IPTracker is an email header tool that's more suited for non-techie users. In addition to showing the IP address of the sender, it also shows the name of the sender's Internet service provider, and the city and country of origin on a map.

Interpreting Email Headers is another Google tutorial, for those who want to read raw email header info. It walks you through each line of a sample header, explaining in plain English what it means.

Identifying a Spammer

If a sender forges the "From" line, you may not be able to find the email address of the actual sender. But analyzing the email headers will show you at least that it WAS forged, and give you an indication where it originated.

It's also important to keep in mind that a lot of spammy emails are sent from computers that are compromised by malware. So don't assume that the person in the From: line of an email has any knowledge of having sent it.

For extra credit, you can paste the IP address found on the first "Received" line into the MaxMind GeoIP tool, to learn the approximate geographic location of the sender. (Note that first "Received" line is the one closest to the bottom of the headers. As messages travel over the Internet, the header lines stack up, so you need to read them in reverse order.)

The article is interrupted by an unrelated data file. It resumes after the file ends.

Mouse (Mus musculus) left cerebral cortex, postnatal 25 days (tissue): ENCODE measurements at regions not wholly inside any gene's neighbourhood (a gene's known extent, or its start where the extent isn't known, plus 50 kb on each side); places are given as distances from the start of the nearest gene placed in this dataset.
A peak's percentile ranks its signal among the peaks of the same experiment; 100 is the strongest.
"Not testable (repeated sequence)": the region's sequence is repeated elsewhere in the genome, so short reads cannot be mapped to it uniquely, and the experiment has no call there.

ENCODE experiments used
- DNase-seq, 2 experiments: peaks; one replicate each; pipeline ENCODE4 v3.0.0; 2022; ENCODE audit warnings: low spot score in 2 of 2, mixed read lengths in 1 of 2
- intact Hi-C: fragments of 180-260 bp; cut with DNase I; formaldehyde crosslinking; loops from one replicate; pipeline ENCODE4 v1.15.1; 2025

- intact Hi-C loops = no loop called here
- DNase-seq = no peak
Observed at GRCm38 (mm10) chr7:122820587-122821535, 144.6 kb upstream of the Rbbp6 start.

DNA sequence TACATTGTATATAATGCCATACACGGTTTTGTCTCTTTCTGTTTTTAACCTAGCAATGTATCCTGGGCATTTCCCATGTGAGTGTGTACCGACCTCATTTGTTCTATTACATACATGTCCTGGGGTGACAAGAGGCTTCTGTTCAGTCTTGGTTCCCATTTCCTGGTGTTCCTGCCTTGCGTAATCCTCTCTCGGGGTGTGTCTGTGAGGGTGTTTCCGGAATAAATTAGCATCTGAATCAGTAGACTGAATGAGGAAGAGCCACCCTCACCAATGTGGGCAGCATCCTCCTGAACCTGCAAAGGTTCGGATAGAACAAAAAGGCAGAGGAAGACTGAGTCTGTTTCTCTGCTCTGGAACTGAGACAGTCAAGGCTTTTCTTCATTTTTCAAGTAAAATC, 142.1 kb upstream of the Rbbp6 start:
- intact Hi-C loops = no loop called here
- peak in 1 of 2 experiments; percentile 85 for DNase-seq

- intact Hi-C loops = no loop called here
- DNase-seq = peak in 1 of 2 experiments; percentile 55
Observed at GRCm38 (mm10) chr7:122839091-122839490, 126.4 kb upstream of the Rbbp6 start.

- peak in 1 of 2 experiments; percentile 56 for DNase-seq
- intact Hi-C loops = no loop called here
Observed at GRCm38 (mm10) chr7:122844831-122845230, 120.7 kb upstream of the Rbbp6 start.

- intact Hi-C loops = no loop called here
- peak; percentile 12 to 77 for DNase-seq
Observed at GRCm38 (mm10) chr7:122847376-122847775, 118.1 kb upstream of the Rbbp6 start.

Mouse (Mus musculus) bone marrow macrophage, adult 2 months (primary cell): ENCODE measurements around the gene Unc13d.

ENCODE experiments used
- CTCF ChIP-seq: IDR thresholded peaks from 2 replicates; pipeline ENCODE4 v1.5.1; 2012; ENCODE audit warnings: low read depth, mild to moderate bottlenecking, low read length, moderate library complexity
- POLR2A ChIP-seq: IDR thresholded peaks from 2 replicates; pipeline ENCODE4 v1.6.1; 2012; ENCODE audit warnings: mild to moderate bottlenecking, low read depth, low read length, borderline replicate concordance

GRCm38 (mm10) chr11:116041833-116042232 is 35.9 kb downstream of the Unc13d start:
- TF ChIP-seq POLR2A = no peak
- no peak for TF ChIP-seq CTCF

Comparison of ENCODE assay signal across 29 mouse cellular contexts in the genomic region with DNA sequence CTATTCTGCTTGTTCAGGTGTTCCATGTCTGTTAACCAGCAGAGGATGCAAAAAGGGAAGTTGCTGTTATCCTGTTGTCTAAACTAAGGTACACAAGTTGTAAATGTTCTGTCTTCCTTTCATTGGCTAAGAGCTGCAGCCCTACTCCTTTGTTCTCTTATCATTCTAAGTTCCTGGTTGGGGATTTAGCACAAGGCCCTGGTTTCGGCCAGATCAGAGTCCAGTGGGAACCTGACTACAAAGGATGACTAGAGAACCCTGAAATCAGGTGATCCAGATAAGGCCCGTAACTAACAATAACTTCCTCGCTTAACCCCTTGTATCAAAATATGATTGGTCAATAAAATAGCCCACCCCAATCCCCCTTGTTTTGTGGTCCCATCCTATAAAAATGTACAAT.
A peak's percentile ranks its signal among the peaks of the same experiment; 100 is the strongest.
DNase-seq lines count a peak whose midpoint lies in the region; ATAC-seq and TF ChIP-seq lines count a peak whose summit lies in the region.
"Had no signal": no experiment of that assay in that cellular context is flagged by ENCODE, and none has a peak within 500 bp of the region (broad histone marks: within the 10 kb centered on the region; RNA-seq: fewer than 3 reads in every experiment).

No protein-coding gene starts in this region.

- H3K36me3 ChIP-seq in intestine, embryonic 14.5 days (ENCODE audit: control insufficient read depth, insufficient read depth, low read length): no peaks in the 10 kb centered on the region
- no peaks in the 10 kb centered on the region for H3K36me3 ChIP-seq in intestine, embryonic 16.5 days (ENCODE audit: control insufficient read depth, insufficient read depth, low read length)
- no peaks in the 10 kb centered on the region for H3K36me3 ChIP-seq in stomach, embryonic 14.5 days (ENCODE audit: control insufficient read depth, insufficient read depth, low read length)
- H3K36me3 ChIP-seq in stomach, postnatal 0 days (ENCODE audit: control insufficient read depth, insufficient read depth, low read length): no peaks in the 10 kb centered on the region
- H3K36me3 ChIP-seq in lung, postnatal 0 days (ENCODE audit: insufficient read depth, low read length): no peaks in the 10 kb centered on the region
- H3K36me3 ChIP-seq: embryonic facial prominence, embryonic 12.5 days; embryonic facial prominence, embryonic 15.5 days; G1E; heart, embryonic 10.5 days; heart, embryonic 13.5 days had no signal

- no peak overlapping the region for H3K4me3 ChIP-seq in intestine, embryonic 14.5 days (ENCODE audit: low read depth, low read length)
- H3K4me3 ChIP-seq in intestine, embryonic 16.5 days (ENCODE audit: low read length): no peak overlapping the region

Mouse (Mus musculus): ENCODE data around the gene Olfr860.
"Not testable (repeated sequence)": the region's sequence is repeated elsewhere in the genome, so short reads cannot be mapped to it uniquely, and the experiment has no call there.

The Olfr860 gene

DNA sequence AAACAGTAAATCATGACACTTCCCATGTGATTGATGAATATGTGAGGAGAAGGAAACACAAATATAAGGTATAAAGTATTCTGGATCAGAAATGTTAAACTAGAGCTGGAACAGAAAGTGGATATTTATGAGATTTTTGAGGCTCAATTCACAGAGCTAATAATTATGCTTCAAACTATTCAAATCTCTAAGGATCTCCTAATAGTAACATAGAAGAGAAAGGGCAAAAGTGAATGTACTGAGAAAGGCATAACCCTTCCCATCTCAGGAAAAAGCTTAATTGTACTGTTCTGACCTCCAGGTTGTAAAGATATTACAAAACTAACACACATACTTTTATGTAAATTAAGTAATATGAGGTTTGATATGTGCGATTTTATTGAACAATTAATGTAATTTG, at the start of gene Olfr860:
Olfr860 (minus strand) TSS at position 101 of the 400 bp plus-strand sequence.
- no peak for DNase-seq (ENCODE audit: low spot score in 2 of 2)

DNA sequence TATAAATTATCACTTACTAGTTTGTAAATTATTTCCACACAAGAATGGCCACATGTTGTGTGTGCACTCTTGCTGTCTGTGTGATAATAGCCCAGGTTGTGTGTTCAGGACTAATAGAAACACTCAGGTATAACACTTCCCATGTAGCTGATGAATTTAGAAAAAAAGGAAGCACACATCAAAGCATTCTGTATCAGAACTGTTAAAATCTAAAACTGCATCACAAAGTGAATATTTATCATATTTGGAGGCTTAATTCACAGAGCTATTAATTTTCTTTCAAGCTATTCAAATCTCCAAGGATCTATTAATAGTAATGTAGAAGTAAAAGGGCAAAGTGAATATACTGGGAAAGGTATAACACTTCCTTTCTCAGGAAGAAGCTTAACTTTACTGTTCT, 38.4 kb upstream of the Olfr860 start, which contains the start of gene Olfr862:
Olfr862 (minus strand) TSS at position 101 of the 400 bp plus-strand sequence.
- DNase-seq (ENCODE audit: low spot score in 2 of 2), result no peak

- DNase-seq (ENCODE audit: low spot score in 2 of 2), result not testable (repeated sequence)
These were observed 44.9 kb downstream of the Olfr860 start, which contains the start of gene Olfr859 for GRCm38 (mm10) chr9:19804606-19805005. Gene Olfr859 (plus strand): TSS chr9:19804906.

For example, I got a classic 419 Scam message from a spammer today, showing this: "Received: from User (UnknownHost [197.211.53.1]) by vdt.com …" Sure enough, the MaxMind tool confirmed my suspicion that the sender was in Lagos, Nigeria.

If you think a message is from a spammer or a scammer, don't reply to it. You'll only be confirming to the bad guys that your address is valid, and possibly embroiling yourself in a heap of trouble. You can forward unwanted emails to the FTC at spam@uce.gov, but I'm not convinced that they do anything with them. Personally, I find it more satisfying to just hit the DELETE button and move on with my life.

Your thoughts on this topic are welcome. Post your comment or question below...

 
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Most recent comments on "Here's How To Trace an Email"

Posted by:

Mark
30 Oct 2017

The article I have been waiting for. I get enough of these at work that I've had to institute new policies for all staff. Can't wait until true "filters" move most of these to the trash can.


Posted by:

Bill
30 Oct 2017

If you determine that the original server is a bona fide ISP or entity, and the sender is using it to do his dirty work, you can often forward the suspect message, with headers exposed, to abuse@[entity-name] and they will disable the sender's account. I've gotten a fair bit of satisfaction from doing that.


Posted by:

Bob K
30 Oct 2017